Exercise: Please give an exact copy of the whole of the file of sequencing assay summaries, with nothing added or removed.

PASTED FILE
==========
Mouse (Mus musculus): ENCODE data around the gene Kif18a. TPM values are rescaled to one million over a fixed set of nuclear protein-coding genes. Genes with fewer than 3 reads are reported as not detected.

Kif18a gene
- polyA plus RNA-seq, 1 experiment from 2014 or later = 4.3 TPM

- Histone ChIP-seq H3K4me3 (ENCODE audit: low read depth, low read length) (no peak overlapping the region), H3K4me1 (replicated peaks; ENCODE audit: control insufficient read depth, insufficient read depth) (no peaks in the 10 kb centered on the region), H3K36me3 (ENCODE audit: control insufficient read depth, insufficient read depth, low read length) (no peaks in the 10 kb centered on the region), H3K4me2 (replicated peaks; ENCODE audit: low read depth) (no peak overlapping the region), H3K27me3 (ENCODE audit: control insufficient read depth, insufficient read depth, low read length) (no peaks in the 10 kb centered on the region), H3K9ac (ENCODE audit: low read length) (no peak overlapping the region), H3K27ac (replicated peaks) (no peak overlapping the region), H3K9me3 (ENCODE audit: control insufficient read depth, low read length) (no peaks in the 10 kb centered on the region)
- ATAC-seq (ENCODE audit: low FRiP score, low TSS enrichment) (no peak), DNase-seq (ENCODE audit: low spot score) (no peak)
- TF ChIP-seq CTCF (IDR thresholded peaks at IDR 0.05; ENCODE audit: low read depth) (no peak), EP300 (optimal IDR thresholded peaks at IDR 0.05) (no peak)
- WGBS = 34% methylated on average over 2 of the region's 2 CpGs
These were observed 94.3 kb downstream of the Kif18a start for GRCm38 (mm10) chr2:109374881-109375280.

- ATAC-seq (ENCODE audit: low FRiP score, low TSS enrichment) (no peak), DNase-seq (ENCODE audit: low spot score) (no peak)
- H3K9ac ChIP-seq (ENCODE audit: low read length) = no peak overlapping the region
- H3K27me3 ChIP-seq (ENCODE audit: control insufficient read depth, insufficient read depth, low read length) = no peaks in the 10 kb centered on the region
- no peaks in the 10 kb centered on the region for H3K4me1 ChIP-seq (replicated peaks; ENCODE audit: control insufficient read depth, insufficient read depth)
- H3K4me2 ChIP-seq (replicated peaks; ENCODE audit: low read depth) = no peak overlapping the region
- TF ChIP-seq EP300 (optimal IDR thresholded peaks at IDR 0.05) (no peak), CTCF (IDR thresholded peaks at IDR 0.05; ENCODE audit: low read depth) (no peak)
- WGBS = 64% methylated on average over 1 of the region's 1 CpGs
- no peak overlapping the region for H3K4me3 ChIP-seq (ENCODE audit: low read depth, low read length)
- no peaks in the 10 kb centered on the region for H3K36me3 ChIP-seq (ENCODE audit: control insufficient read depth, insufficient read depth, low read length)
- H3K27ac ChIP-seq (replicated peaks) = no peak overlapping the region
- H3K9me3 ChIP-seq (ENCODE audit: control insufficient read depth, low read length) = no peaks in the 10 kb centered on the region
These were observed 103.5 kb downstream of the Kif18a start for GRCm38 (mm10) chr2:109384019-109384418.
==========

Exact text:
Mouse (Mus musculus): ENCODE data around the gene Kif18a. TPM values are rescaled to one million over a fixed set of nuclear protein-coding genes. Genes with fewer than 3 reads are reported as not detected.

Kif18a gene
- polyA plus RNA-seq, 1 experiment from 2014 or later = 4.3 TPM

- Histone ChIP-seq H3K4me3 (ENCODE audit: low read depth, low read length) (no peak overlapping the region), H3K4me1 (replicated peaks; ENCODE audit: control insufficient read depth, insufficient read depth) (no peaks in the 10 kb centered on the region), H3K36me3 (ENCODE audit: control insufficient read depth, insufficient read depth, low read length) (no peaks in the 10 kb centered on the region), H3K4me2 (replicated peaks; ENCODE audit: low read depth) (no peak overlapping the region), H3K27me3 (ENCODE audit: control insufficient read depth, insufficient read depth, low read length) (no peaks in the 10 kb centered on the region), H3K9ac (ENCODE audit: low read length) (no peak overlapping the region), H3K27ac (replicated peaks) (no peak overlapping the region), H3K9me3 (ENCODE audit: control insufficient read depth, low read length) (no peaks in the 10 kb centered on the region)
- ATAC-seq (ENCODE audit: low FRiP score, low TSS enrichment) (no peak), DNase-seq (ENCODE audit: low spot score) (no peak)
- TF ChIP-seq CTCF (IDR thresholded peaks at IDR 0.05; ENCODE audit: low read depth) (no peak), EP300 (optimal IDR thresholded peaks at IDR 0.05) (no peak)
- WGBS = 34% methylated on average over 2 of the region's 2 CpGs
These were observed 94.3 kb downstream of the Kif18a start for GRCm38 (mm10) chr2:109374881-109375280.

- ATAC-seq (ENCODE audit: low FRiP score, low TSS enrichment) (no peak), DNase-seq (ENCODE audit: low spot score) (no peak)
- H3K9ac ChIP-seq (ENCODE audit: low read length) = no peak overlapping the region
- H3K27me3 ChIP-seq (ENCODE audit: control insufficient read depth, insufficient read depth, low read length) = no peaks in the 10 kb centered on the region
- no peaks in the 10 kb centered on the region for H3K4me1 ChIP-seq (replicated peaks; ENCODE audit: control insufficient read depth, insufficient read depth)
- H3K4me2 ChIP-seq (replicated peaks; ENCODE audit: low read depth) = no peak overlapping the region
- TF ChIP-seq EP300 (optimal IDR thresholded peaks at IDR 0.05) (no peak), CTCF (IDR thresholded peaks at IDR 0.05; ENCODE audit: low read depth) (no peak)
- WGBS = 64% methylated on average over 1 of the region's 1 CpGs
- no peak overlapping the region for H3K4me3 ChIP-seq (ENCODE audit: low read depth, low read length)
- no peaks in the 10 kb centered on the region for H3K36me3 ChIP-seq (ENCODE audit: control insufficient read depth, insufficient read depth, low read length)
- H3K27ac ChIP-seq (replicated peaks) = no peak overlapping the region
- H3K9me3 ChIP-seq (ENCODE audit: control insufficient read depth, low read length) = no peaks in the 10 kb centered on the region
These were observed 103.5 kb downstream of the Kif18a start for GRCm38 (mm10) chr2:109384019-109384418.